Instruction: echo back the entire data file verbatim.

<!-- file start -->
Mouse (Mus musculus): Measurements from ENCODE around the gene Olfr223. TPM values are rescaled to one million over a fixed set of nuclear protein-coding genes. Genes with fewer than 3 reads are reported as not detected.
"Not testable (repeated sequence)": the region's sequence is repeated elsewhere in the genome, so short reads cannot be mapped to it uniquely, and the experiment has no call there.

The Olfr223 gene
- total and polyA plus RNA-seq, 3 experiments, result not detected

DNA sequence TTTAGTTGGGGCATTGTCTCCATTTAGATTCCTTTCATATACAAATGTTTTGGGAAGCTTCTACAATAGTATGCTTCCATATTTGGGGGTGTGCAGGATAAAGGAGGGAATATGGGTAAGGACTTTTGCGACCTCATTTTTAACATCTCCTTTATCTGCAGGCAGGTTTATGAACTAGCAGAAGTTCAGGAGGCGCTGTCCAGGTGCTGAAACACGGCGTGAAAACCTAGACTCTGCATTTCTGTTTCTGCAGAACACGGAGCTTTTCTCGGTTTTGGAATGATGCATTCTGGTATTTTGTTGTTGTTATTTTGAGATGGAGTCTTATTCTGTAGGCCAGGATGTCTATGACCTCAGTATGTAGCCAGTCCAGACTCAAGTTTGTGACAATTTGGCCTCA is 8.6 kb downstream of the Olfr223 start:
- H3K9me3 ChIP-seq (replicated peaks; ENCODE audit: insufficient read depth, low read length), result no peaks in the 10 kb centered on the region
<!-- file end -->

Mouse (Mus musculus): Measurements from ENCODE around the gene Olfr223. TPM values are rescaled to one million over a fixed set of nuclear protein-coding genes. Genes with fewer than 3 reads are reported as not detected.
"Not testable (repeated sequence)": the region's sequence is repeated elsewhere in the genome, so short reads cannot be mapped to it uniquely, and the experiment has no call there.

The Olfr223 gene
- total and polyA plus RNA-seq, 3 experiments, result not detected

DNA sequence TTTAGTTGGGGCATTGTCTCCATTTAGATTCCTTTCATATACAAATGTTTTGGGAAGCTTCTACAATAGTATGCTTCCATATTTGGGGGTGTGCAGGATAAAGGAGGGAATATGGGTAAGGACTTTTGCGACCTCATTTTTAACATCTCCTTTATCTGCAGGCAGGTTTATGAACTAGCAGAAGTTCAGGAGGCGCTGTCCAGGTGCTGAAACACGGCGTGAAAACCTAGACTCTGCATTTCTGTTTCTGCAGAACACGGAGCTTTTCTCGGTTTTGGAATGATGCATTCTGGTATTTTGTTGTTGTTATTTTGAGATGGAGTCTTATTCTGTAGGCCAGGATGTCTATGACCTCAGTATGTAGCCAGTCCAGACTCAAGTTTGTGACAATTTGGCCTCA is 8.6 kb downstream of the Olfr223 start:
- H3K9me3 ChIP-seq (replicated peaks; ENCODE audit: insufficient read depth, low read length), result no peaks in the 10 kb centered on the region